The Shulchan Aruch, of course, says yes. For instance, Orach Chaim 639:2 states, “We eat and drink…in the sukkah all seven [days]… but it is permitted to eat achilat arai [insubstantial, or non-meal, food] outside the sukkah.”
Why is that okay? The easy answer would be that achilat arai is just not a big deal, so halacha doesn’t care where you do it. And indeed, a glance at the first few words of the Mishna Berurah (s.k. 12) might seem to support that: “For this is not important.” However, as I frequently remind my students, we always have to keep reading; at the very least, let the man finish his sentence! What the Mishna Berurah actually says is: “For this is not important, to obligate him in sukkah, because even with his house, it is common that one would eat arai outside of his house.”
What does that mean?
Just like we returned to the base Torah rule for Yom Kippur to determine the halacha in particular situations, we do the same with sukkah. As it turns out, there is no Torah law to “eat in the sukkah” (except perhaps the first night); our eating in the sukkah is simply one fulfillment of the law to dwell in the sukkah for seven days. Chazal (see Sukkah 26a, with Tosfot) define that law through the principle “Teishvu – k’ein taduru”: “dwelling” means in the sukkah whatever it means regularly in one’s house. As the Shulchan Aruch puts it, one must “…live in the sukkah all the seven days…the same way he lives in his house on the other days of the year.” People snack outside their houses even in a society in which meals are only eaten sitting down at home, so snacking can be done outside a sukkah (i.e., in one’s house) as well.
(Disclaimer #2: Consult your preferred halachic authority before implementing anything I say about practical halacha. Maybe about anything. Ever.)
The reason this example is so powerful to me is precisely because of the way my understanding of the halachic exception changed as I read the Mishna Berurah’s full comment. That shift, from seeming to say “it’s not important” to actually saying “it’s not considered to be in the relevant halachic category,” highlighted for me the difference between playing fast and loose with halacha on our own terms, versus submitting to a carefully-defined halacha on its terms.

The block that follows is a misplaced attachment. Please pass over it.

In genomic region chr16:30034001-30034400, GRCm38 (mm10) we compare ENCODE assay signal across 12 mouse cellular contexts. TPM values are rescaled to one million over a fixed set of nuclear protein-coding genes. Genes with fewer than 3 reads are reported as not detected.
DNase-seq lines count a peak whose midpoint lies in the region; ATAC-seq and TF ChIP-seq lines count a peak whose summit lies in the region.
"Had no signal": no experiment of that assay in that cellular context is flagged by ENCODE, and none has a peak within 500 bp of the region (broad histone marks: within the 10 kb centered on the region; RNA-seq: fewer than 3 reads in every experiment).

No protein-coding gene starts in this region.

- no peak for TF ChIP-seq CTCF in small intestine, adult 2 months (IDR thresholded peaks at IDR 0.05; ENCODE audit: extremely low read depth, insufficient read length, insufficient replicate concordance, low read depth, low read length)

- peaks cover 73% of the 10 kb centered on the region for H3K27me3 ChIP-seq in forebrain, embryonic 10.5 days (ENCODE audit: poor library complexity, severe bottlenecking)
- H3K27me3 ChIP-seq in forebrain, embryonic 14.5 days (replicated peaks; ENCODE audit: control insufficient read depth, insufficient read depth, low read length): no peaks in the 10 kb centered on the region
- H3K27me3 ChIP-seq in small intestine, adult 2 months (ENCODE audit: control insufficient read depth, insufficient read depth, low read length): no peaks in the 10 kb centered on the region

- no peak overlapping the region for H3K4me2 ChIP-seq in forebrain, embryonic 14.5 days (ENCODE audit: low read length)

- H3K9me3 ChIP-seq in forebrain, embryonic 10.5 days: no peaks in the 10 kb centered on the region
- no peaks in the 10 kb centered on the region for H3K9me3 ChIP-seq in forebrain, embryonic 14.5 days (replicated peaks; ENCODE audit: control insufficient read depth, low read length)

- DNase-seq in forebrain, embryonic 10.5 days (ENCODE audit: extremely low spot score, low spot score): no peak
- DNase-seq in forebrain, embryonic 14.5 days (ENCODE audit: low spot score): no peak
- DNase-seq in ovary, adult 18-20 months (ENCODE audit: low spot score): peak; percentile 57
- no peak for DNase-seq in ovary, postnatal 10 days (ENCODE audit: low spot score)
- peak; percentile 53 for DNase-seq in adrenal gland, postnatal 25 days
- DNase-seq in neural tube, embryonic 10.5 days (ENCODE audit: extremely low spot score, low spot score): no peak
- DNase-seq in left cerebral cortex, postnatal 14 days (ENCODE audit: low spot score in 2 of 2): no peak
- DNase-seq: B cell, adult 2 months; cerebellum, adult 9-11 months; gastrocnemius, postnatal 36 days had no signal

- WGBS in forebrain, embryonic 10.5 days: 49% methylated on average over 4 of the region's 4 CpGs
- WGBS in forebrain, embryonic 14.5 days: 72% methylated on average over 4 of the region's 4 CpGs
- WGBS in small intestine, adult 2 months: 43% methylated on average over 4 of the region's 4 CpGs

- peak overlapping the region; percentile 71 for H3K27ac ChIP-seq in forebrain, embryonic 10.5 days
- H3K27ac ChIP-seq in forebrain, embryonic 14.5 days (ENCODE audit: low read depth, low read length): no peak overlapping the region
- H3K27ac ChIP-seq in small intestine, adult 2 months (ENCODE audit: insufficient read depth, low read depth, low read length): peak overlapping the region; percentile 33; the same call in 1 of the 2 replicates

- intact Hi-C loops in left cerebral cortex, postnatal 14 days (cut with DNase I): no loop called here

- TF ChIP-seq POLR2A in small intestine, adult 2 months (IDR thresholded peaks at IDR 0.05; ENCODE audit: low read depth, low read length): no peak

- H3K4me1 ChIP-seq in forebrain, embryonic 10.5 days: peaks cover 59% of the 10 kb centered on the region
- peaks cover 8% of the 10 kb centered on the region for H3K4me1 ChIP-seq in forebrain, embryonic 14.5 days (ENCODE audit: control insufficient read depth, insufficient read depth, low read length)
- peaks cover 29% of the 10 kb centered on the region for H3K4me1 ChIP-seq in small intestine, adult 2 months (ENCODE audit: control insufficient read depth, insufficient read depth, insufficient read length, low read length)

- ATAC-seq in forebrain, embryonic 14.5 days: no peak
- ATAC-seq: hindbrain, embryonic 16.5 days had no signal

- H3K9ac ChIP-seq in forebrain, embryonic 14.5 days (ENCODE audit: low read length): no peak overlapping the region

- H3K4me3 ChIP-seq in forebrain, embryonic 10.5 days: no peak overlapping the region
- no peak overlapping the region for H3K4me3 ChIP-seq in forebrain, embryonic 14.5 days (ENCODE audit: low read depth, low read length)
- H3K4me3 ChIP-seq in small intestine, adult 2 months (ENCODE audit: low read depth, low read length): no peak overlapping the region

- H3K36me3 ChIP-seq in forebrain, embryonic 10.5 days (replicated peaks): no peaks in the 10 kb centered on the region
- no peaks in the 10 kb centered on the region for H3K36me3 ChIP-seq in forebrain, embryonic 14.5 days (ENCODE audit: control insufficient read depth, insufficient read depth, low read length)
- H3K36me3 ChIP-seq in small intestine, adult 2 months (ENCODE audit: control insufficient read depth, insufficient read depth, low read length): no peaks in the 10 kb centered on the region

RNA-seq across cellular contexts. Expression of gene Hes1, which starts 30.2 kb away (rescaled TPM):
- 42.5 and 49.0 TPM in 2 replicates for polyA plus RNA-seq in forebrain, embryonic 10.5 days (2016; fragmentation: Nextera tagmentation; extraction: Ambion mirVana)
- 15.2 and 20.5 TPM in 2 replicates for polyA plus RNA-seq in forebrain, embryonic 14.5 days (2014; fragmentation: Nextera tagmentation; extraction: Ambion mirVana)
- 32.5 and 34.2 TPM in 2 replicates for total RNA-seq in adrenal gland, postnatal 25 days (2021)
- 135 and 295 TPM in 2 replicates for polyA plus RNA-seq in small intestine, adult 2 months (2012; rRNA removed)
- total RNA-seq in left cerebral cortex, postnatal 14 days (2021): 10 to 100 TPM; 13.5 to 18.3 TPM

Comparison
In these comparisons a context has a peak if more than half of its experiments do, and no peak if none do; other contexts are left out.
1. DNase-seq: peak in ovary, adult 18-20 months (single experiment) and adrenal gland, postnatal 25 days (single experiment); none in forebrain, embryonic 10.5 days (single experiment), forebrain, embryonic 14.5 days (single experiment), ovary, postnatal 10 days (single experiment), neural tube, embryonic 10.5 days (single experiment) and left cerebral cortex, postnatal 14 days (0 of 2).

We find the same sort of definitional nuance when it comes to a situation of “mitzta’er,” one who is too uncomfortable to stay in the sukkah because of weather, bugs, or other conditions. Other than the first night (ahem, disclaimer…), one who is mitzta’er in the sukkah may eat in the house (Shulchan Aruch Orach Chaim 640:4) – not because it’s unreasonable to expect someone to observe the mitzvah in those conditions, but because that is the mitzvah. As the Mishna Berurah explains there: “For we require k’ein taduru, and even during the rest of the year, a person will not live in a place where he is mitzta’er.” People don’t eat in their houses when the roof is leaking on them or cockroaches start joining them at the table, so we don’t have to eat in the sukkah in those conditions.
It’s not that our subjective experience overrides halacha, that some things are less important or more important than halacha. On the contrary, that is the halacha – and it’s found in those details of textual analysis.